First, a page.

This year’s elections will be important for environmentalists who are arguing with businesses over Florida’s water quality standards.
In 2008, the Florida Wildlife Federation (FWF) and four other environmental groups filed a lawsuit against the U.S. Environmental Protection Agency (EPA) for not enforcing the Clean Water Act in the state. After long negotiations, the EPA proposed new standards last month, complying with a consent decree issued by a judge in November.
This is the first time in U.S. history the EPA has intervened in a state’s water quality standards. This will give the EPA, which will regulate nitrogen and phosphorus levels in Florida’s waters, the justified oversight and authority to enforce standards.
This will be costly to Florida’s farmers, ranchers and utility companies but is necessary to ensure the quality of water in the state.
On Thursday, the EPA held a hearing for interested parties to voice concerns. This was the third and final public hearing set up by the agency to listen to public opinions in Florida. Environmentalists are optimistic about the government’s oversight, believing the move will jumpstart the restoration process of Florida’s waterways.
“I’m thrilled,” said Linda Young, director of the advocacy group Clean Water Network, to the Miami Herald. “It is something that will ultimately start restoring Florida’s waters.”
The EPA estimates the cost of regulation will be about $140 million per year. Various state organizations opposed the regulation, including the Florida Farm Bureau and the Florida Chamber of Commerce, which estimate this will cost the state $50 billion, according to the Herald.
But this is just another move to intimidate the public. The director of EPA’s Office of Science and Technology in Washington, Ephraim King, said to the Herald the opposition’s proposed numbers are unrealistic.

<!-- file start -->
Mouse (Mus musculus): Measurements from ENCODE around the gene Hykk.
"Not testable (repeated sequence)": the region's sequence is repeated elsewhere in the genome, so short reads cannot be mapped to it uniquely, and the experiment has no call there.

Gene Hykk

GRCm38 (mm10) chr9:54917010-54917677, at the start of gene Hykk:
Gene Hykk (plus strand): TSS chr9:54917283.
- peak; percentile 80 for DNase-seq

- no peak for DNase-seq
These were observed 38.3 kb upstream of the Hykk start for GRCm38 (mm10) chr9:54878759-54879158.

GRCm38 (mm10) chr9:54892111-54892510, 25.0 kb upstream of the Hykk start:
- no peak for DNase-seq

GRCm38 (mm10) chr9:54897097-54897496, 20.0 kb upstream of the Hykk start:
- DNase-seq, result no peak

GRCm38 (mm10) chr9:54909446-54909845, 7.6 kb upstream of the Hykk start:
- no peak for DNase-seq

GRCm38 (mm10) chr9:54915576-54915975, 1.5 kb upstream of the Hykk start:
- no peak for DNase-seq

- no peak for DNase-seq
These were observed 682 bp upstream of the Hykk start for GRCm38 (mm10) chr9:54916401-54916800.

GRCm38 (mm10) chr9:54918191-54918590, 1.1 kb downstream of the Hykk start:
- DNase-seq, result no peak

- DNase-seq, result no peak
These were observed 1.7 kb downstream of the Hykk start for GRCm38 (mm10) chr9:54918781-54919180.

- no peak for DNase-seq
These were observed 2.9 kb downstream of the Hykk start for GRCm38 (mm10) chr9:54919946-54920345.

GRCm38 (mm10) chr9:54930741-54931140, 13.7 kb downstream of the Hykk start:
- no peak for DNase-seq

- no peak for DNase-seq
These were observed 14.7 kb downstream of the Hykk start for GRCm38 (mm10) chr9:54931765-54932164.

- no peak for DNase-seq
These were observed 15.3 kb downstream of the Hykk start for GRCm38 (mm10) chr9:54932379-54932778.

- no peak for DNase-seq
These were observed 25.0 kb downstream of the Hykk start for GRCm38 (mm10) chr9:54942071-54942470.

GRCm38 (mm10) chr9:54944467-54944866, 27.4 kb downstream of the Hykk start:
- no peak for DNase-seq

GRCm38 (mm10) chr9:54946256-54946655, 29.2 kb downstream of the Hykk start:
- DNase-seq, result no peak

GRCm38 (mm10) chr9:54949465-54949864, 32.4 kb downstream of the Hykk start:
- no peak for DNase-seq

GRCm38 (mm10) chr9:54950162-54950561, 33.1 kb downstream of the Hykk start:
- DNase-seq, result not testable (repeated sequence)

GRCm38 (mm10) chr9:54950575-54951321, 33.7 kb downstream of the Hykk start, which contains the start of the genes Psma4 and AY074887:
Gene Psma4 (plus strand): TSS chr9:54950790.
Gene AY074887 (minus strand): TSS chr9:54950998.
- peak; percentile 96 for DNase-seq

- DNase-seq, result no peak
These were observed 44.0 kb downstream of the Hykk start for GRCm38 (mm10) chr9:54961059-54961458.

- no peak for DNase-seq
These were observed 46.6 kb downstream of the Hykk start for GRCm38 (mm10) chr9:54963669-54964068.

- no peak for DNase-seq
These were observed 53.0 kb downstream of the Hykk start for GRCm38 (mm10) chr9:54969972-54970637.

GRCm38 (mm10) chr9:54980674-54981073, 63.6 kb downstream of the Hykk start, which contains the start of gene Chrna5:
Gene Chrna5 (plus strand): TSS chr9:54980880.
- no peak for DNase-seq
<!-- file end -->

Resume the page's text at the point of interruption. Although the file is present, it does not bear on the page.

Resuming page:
“They’re extreme and I think they create fear,” he said. “I think they create the impression in the minds of many Floridians that you have to make a choice between the economy and clean water. You don’t.”
Cutting pollution is necessary for the sustainability of water. Whether the costs of this program are in the millions or billions, Floridians need to do anything necessary to keep waters clean.
These regulations are long overdue. According to the states’ own measurements, 16 percent of rivers, 25 percent of estuaries and 36 percent of lakes are considered impaired because of pollution.
Pollution is not only harmful to valuable fish and wildlife in Florida, but may also undermine property values, harm recreation and tourism and increase risk to public health.
Nicholas Albergo, president of a Tampa-based engineering firm, urged EPA officials at the hearing not to rush and adopt the rules, which are scheduled to be finalized in October, according to the Herald.
However, slowing down will only cause more harm to Florida’s waters. The EPA needs to act quickly in order to ensure the safety of the state.
Xhenis Berberi is a senior majoring in political science and economics.